Boosting Brain Power: Playing A Game Can Do All That!
by Erik Fisher, Ph.D. View Bio
Leading Emotional Dynamics expert, Erik Fisher, Ph.D., aka Dr. E…, has been changing the lives of children, teens and adults for two decades. As a psychologist, media consultant and author, his unique and creative approach to his work has earned him the respect and accolades of his clientele, his colleagues, and the media. On the radio, he has been providing interviews for more than 15 years on stations across North America and has been interviewed for countless print articles in magazines, from Parents to Cosmopolitan, and newspapers across the country from The Atlanta Constitution to the Chicago Tribune the the L.A. Times. Dr. E… has two published books, The Art of Empowered Parenting: The Manual You Wish Your Kids Came With and The Art of Managing Everyday Conflict: Understanding Emotions and Power Struggles and proposals for three book concepts. As he says, "Life happens for us, not to us, and understanding that is the key to our own empowerment."
- Try to incorporate some cognitive play into your day to help kids learn valuable life skills.
- Play your best game! Let your child learn from their loss, it will help them gain confidence when they win in the future.
- By incorporating board games into play, children can find solutions to problems by developing their own strategies and analyzing their previous approach.
Leading Emotional Dynamics expert, Erik Fisher, Ph.D., aka Dr. E…, has been changing the lives of children, teens and adults for two decades. As he says, "Life happens for us, not to us, and understanding that is the key to our own empowerment."
What if I told you that games can help your child in school and in life? In my two decades of working with kids and families, there have been countless times that I have played games with kids only to have a parent raise an eyebrow. However, playing cognitive skill games with kids as a therapist is not by accident. Parents need to understand the important cognitive skills learned through games and not hesitate to get on the floor and play!
Cognitive skills include many of the skills that we require for successful academic performance, as well as performance in many life skills. They include attention, concentration, memory, critical thinking, and more. From very early ages, it is important to help develop these skills in your kids, as well as continuing that development into adulthood. Many times, we put the emphasis of cognitive skill development in the classroom but including board games in the mix could be crucial for future success. Research has shown the cognitive benefits of games also include enhancing reasoning and problem-solving skills.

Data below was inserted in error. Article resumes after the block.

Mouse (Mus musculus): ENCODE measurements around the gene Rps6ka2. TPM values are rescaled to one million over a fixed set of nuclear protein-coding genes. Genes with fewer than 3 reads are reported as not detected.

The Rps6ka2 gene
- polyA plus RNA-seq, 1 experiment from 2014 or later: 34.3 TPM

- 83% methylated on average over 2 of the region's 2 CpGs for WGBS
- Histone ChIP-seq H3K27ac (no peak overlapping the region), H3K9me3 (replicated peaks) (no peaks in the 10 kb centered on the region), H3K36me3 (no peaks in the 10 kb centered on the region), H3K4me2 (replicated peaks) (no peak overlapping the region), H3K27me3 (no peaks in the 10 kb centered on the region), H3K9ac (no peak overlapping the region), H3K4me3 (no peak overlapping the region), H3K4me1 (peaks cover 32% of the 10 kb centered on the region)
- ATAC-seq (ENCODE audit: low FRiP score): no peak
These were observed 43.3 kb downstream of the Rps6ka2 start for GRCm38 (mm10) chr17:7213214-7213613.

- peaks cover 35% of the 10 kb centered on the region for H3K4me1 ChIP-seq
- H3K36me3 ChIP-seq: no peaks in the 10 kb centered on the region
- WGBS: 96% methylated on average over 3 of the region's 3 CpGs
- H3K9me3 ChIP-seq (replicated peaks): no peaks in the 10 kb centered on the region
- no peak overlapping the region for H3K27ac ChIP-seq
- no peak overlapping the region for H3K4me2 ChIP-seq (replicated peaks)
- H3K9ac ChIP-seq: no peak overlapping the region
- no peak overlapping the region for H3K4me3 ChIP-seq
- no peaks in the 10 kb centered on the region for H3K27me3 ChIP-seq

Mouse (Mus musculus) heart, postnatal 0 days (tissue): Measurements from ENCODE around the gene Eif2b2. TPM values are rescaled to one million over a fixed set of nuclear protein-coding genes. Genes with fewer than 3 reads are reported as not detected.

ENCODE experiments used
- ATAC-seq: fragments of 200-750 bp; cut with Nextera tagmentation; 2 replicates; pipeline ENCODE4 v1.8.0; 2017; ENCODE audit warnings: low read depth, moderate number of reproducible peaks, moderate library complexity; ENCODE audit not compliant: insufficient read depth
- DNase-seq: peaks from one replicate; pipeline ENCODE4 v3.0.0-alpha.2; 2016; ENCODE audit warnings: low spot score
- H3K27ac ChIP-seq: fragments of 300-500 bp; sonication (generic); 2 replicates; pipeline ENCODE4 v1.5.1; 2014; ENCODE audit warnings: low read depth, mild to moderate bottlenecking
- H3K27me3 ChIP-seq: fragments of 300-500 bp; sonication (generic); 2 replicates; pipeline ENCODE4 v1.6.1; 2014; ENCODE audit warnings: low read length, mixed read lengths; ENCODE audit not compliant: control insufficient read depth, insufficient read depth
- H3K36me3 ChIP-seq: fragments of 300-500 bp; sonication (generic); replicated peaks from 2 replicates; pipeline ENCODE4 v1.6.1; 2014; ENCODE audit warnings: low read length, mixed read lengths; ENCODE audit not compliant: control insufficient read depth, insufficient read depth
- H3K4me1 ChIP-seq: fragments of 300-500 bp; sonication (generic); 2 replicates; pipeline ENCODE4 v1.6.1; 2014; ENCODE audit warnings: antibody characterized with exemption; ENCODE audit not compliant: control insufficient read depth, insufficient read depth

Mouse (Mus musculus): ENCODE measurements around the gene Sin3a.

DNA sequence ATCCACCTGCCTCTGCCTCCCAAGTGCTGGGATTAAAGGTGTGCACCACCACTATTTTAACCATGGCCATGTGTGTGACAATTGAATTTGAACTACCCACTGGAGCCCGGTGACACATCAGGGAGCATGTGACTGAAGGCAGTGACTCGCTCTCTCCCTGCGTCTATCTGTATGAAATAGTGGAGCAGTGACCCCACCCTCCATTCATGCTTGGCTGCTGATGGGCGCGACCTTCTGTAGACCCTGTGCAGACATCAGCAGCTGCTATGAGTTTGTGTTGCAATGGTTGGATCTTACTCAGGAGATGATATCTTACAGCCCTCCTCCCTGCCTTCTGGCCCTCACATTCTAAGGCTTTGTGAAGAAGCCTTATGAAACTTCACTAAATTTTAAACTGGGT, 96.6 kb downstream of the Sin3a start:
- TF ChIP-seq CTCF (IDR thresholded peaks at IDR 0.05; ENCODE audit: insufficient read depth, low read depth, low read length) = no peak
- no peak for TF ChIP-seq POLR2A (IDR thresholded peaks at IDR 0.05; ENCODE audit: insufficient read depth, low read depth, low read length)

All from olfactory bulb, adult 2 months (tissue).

“Many times, we put the emphasis of cognitive skill development in the classroom but including board games in the mix could be crucial for future success.”
Therapeutically, cognitive skills are important to helping people assess and manage life events to explore options and find successful outcomes. Playing games like chess, checkers, mancala and card games are important to first see how kids approach situations and what their strategies are.
Here are some tips for how to successfully boost brain power through games:
- Select a game that is age appropriate
- Make sure that everyone understands the rules and be patient as they may learn.
- Watch your tone of voice and temper and continue to encourage.
- As they play, observe their approach and risk-taking, ability to learn and follow rules, thought processes, resilience, and adaptation from match to match.
- After a game, ask them to verbalize what they were thinking through the game and what they thought the other person was thinking. (After a bit, kids (and parents) begin to see how the patterns that they are exhibiting while playing the game are similar to how they approach life, and the proverbial “light-bulb” goes off!)
- Encourage them to play different games and reward their efforts and willingness to try.
- Don’t turn every game into a life lesson. Sometimes, just play the game and enjoy each other!
During the game, be sure to not only be focused on listening and teaching, but also you should be playing your best game! The reason to do this is to not let your child feel like you have played down to them. It is important that they be aware that when they learn from someone else, they can win too. It is important to learn how to manage a loss and realize that failure tells us when it is time to learn. And when they do beat you (and one day they will!) they will know that you played your best game, which helps them to gain confidence.
The best outcome is when kids come back and want to play again, having developed their own strategies, and can critically analyze their and your approach. This is when they are thinking not only about how they think (meta-cognition), but how others think (perspective taking), which is so powerful when it comes to problem solving and beginning to understand people. Teaching kids the ability to evaluate how they learn can often be more important than what they learn, and games can be an avenue for them to do this.
Have you played with your kids today?